HIV in Canada: A primer for service providers

Communication of Risk

Key Points

  • Accurate and meaningful communication of risk is important to help people understand their risk of HIV transmission and to make informed decisions.

Accurate and meaningful communication of risk is important to help people understand their risk of HIV transmission and to make informed decisions. However, it can be challenging to assess and communicate risk because each individual’s risk for HIV infection is unique, for each exposure and over time. The level of risk for sexual HIV transmission depends on:

  • The types of sex someone is having
  • The frequency of these sexual activities
  • The presence of biological factors that can increase HIV risk
  • The use of prevention strategies to decrease HIV risk

Risk assessment and communication requires an understanding of how all these factors affect a person’s overall risk for HIV transmission.

Type and frequency of sex

Talking with clients about the type and frequency of their sexual behaviour is a great place to begin a conversation about risk.

Research has estimated the average risk of HIV transmission from one exposure to HIV through different types of unprotected (when no highly effective prevention strategy is used) sexual activity. These numbers demonstrate that some sexual activities carry a much greater risk than other activities. However, these numbers represent the average risk of HIV transmission from one sexual act, so they do not account for other factors that can raise or lower risk, such as biological factors and prevention strategies. Furthermore, they reflect the average risk from one sexual act, but we know that the risk of HIV transmission increases over multiple exposures to HIV. In other words, a person’s overall risk of getting HIV increases the more they are exposed to HIV (a concept known as cumulative risk).

Accounting for factors that can impact risk

Talking with clients about the biological factors that can increase risk and about prevention strategies that can lower risk are important parts of any conversation about risk.

Research tells us that certain biological factors can increase the risk for HIV transmission. For example, a high viral load in the HIV-positive partner is the most important factor in whether or not an exposure to HIV will lead to transmission.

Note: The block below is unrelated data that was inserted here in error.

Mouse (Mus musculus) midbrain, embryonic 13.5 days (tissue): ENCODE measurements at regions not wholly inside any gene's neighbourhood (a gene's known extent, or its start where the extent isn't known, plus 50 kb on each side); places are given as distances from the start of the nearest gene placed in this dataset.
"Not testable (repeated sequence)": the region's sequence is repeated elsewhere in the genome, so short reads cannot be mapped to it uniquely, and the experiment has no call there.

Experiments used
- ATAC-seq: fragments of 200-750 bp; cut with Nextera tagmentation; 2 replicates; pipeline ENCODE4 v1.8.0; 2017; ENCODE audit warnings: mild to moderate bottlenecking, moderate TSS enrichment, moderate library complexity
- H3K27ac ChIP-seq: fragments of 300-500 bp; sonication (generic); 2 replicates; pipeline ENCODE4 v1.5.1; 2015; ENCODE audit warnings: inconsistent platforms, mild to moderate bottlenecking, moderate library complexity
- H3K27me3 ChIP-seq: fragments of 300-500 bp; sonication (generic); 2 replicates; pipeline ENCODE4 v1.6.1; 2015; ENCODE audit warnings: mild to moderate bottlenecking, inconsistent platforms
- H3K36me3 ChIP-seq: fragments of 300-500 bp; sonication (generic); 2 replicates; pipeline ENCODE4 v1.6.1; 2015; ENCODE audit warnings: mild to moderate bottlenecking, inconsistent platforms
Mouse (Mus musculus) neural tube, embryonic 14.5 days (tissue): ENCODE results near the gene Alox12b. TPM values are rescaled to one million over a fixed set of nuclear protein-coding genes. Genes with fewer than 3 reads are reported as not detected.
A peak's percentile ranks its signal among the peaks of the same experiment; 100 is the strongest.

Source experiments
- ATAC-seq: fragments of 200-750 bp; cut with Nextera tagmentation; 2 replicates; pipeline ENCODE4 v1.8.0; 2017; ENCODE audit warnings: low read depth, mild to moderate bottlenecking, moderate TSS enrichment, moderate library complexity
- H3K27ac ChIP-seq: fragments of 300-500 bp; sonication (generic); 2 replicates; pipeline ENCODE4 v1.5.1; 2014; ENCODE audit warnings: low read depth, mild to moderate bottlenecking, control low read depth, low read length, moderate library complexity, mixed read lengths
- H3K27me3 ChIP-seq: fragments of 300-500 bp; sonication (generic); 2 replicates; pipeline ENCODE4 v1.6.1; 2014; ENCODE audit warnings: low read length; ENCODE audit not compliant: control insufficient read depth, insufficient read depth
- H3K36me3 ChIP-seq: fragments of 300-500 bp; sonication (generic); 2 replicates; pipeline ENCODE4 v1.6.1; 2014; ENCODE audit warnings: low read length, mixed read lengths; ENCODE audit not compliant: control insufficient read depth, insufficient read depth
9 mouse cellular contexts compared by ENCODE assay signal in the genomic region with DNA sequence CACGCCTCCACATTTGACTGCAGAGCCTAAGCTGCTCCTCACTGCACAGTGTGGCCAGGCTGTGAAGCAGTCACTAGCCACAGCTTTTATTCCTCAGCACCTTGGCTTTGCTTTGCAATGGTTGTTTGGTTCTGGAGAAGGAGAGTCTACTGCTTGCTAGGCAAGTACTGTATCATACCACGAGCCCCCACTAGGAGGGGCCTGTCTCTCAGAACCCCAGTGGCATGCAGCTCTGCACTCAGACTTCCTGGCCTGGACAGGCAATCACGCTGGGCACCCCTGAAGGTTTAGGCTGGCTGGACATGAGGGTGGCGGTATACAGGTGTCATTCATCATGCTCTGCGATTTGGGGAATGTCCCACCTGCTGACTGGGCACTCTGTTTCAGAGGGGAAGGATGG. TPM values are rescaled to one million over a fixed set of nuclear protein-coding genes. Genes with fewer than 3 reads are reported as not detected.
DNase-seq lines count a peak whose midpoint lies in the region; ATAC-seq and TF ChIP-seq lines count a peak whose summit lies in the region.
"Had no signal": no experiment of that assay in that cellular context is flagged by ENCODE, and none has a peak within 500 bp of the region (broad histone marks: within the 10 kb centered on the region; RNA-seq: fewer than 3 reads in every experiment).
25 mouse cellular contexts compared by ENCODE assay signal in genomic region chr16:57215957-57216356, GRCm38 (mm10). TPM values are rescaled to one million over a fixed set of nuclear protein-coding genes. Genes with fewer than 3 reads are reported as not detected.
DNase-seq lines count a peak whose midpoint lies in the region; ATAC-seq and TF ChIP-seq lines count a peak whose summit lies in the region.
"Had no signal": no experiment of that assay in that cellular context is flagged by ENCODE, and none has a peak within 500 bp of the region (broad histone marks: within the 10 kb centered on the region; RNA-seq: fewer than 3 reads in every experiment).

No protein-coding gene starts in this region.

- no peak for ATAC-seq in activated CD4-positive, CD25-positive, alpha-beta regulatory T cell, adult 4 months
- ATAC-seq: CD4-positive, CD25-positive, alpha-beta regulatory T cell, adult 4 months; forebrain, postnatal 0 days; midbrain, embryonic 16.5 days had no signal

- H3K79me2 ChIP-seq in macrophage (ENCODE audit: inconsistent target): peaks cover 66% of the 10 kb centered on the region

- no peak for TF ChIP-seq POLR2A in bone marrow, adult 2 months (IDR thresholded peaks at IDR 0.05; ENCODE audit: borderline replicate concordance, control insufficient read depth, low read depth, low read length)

A person can decrease their risk for HIV transmission by using a highly effective HIV prevention strategy consistently and correctly. The effectiveness of different prevention strategies can vary greatly, but there are three highly effective strategies that reduce the risk of HIV transmission (condoms, PrEP, and antiretroviral treatment by people living with HIV to maintain an undetectable viral load).

It is impossible to come up with an exact risk estimate because the risk of HIV transmission (per exposure and over time) is unique for every individual. However, an informed discussion about all the factors at play can help a person understand how high or low their overall risk is, and how it can change.

With an understanding of how high or low their risk is, people can take measures to decrease their overall HIV risk by addressing biological factors and by using prevention strategies consistently and correctly.

Strategies for communicating risk

Clients’ understanding and perception of risk may differ depending on the way it is talked about.

Risk can generally be communicated in two ways:

  1. Using numerical (quantitative) expressions. For example, the average risk of HIV transmission during unprotected receptive anal sex is 1.4%. When discussing numbers, it is important to provide additional context, including the factors that can change risk.
  1. Using qualitative expressions. For example, the risk of HIV transmission during unprotected receptive anal sex is “very high”. When communicating risk in this way, it is important to clearly define expressions such as “high risk”, and to also discuss the factors that can change risk.

Resources

Certainly uncertain: Challenges in communicating HIV riskPrevention in Focus

Views from the front lines: Communicating riskPrevention in Focus

Sources

  1. Heise LL, Watts C, Foss A, et al. Apples and oranges? Interpreting success in HIV prevention trials. Contraception. 2011;83:10–15.
  2. Wilton J. Certainly uncertain: challenges in communicating HIV risk. Prevention in Focus. Summer 2012 issue. Available from: http://www.catie.ca/en/pif/summer-2012/certainly-uncertain-challenges-communicating-hiv-risk